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Thread: Friend Functions in Namespaces.

  1. #1

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    Friend Functions in Namespaces.

    I'm having a bit of a declarations Problem and I can't seem to get the right order of declarations.

    I have a class, "DisplayTree" which represents various things to be drawn on an HDC.


    The DisplayTrees are Drawn using an array of functions
    DrawDisplayTreeFunctions[] which are not part of the class but are friends with it. And as I need lots of seperate functions to fill the Array I'd rather stow them all away in a namespace.

    So Far So Good, I just do this.



    Code:
    
    //Declarations of array Functions in a Namespace
    namespace nDrawDisplayTreeFunctions
    {
    
        void ArrayFunction1(void);
        void ArrayFunction2(void);
        void ArrayFunction3(void);
        void ArrayFunction4(void);
        void ArrayFunction5(void);
    
    }
    
    //Function Array With Functions In it
    void (* DrawDisplayTreeFunctions[]) (void) = 
    {
            nDrawDisplayTreeFunctions::ArrayFunction1,
            nDrawDisplayTreeFunctions::ArrayFunction2,
            nDrawDisplayTreeFunctions::ArrayFunction3,
            nDrawDisplayTreeFunctions::ArrayFunction4,
            nDrawDisplayTreeFunctions::ArrayFunction5
    };
    
    
    
    
    class DisplayTree
    {
    
    
        friend void nDrawDisplayTreeFunctions::ArrayFunction1(void);
        friend void nDrawDisplayTreeFunctions::ArrayFunction2(void);
        friend void nDrawDisplayTreeFunctions::ArrayFunction3(void);
        friend void nDrawDisplayTreeFunctions::ArrayFunction4(void);
        friend void nDrawDisplayTreeFunctions::ArrayFunction5(void);
    
    
         //Other class members
    
    };
    
    
    namespace nDrawDisplayTreeFunctions
    {
    
        void ArrayFunction1(void)
        {
    
            //Function definition
    
        }
    
    
        void ArrayFunction2(void)
        {
    
            //Function definition
    
        }
    
    
        void ArrayFunction3(void)
        {
    
            //Function definition
    
        }
    
    
        void ArrayFunction4(void)
        {
    
            //Function definition
    
        }
    
    
        void ArrayFunction5(void)
        {
    
            //Function definition
    
        }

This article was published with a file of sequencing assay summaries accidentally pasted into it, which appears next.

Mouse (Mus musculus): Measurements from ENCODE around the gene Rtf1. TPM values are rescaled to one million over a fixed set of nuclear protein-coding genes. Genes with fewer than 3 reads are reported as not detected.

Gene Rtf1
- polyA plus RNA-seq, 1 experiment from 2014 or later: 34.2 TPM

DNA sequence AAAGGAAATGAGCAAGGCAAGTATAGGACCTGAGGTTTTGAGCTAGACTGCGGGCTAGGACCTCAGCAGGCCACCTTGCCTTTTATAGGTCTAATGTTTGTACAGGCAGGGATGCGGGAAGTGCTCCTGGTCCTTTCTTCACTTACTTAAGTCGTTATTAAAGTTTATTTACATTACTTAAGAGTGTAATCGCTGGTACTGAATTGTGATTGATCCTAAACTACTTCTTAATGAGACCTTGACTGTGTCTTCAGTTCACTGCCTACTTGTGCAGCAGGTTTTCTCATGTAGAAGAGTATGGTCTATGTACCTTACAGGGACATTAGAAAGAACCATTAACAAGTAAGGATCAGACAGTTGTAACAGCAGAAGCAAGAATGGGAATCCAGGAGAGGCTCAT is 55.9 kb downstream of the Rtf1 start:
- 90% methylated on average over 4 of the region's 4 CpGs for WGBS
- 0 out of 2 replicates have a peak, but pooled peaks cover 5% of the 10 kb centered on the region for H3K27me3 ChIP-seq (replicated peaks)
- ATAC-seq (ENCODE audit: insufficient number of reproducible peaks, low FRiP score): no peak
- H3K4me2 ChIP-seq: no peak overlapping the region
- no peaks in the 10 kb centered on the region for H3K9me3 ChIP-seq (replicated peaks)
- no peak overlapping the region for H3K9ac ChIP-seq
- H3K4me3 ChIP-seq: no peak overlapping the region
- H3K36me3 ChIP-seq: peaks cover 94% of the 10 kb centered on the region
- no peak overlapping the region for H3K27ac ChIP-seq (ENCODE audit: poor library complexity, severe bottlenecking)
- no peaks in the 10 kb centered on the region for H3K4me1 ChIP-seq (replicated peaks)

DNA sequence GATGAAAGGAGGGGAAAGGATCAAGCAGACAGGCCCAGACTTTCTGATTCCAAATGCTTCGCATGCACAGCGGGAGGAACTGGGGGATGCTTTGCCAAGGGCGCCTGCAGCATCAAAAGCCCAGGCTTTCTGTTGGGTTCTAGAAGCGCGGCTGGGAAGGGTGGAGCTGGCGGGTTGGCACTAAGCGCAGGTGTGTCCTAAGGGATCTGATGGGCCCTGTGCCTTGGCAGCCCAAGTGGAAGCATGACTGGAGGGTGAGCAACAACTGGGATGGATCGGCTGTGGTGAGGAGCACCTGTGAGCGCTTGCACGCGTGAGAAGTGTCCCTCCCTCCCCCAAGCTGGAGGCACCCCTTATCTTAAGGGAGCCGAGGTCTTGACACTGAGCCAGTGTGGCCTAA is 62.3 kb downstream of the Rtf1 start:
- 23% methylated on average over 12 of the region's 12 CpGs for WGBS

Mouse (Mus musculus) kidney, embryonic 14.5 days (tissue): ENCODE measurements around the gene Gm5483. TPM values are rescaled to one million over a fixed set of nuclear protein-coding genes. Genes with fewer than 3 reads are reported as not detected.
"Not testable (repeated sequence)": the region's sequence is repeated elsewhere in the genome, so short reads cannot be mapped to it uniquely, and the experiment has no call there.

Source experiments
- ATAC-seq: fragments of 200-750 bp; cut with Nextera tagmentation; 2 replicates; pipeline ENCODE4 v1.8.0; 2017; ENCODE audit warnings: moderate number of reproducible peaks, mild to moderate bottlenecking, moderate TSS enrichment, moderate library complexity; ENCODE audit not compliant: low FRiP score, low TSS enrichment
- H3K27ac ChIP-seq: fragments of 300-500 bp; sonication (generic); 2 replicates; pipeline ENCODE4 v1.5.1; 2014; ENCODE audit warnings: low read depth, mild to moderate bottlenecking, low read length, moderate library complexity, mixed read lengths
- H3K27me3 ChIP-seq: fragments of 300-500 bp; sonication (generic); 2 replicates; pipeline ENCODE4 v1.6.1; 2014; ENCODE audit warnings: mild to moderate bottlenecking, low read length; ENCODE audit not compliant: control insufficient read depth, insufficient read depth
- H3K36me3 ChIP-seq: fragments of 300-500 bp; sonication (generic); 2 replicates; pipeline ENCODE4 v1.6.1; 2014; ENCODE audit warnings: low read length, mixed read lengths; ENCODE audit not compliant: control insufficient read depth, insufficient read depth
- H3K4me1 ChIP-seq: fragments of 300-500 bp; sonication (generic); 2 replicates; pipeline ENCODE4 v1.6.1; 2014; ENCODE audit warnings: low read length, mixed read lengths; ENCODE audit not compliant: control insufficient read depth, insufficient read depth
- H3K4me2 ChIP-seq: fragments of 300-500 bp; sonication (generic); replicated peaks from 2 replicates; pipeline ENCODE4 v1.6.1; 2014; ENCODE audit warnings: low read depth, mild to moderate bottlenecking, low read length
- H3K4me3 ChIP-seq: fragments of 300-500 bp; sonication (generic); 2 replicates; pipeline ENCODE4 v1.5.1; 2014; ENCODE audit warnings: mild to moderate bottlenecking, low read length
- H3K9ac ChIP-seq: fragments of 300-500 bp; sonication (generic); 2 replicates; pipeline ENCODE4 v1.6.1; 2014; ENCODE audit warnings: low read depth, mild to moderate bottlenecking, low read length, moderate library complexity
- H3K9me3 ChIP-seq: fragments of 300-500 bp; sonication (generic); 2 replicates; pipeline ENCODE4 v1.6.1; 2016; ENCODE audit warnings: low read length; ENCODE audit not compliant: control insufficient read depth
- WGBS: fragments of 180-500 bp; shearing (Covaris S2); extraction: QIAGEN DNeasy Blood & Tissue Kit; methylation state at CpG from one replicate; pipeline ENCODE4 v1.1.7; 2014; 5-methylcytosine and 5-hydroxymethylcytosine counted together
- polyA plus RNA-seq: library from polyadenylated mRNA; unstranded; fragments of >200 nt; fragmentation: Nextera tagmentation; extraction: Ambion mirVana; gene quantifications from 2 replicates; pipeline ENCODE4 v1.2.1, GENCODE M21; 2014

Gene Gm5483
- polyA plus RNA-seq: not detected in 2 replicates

}


    And That's all Lovely The Array Functions can get at the protected members of the class and they're all tucked away in a namespace where they can't be called willy nilly.

    The trouble is I want the functions to take a *DisplayTree as a parameter. Which causes problems, because I have to Declare the Functions inside the namspace before I define the class so I can make them friends. And I have to declare the class before I declare the functions So they can take a *DisplayTree as a Parameter. Can Anyone see a way around this Problem?

    help.
    If it wasn't for this sentence I wouldn't have a signature at all.

  2. #2
    Monday Morning Lunatic parksie's Avatar
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    Why not put a
    Code:
    class DisplayTree;
    at the top? That will tell the compiler that there is code for that, but it can't have it just yet.
    I refuse to tie my hands behind my back and hear somebody say "Bend Over, Boy, Because You Have It Coming To You".
    -- Linus Torvalds

  3. #3

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    Thanks parksie.

    I didn't realise yu could do that for classes.
    If it wasn't for this sentence I wouldn't have a signature at all.

  4. #4
    amac
    Guest
    what is the advantage of using namespaces?

  5. #5
    transcendental analytic kedaman's Avatar
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    namespaces will keep your code organized, but mostly theyre good for preventing name collisions between included files.
    Use
    writing software in C++ is like driving rivets into steel beam with a toothpick.
    writing haskell makes your life easier:
    reverse (p (6*9)) where p x|x==0=""|True=chr (48+z): p y where (y,z)=divMod x 13
    To throw away OOP for low level languages is myopia, to keep OOP is hyperopia. To throw away OOP for a high level language is insight.

  6. #6
    Monday Morning Lunatic parksie's Avatar
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    See the STL. For example, whenever anyone uses something from the STL, you often see "using namespace std;". You shouldn't really do that but it's okay for .cpp files. However, you should never import a whole namespace into a header file. If you use it in a source file the names are only imported for that file so you can keep track easier.
    I refuse to tie my hands behind my back and hear somebody say "Bend Over, Boy, Because You Have It Coming To You".
    -- Linus Torvalds

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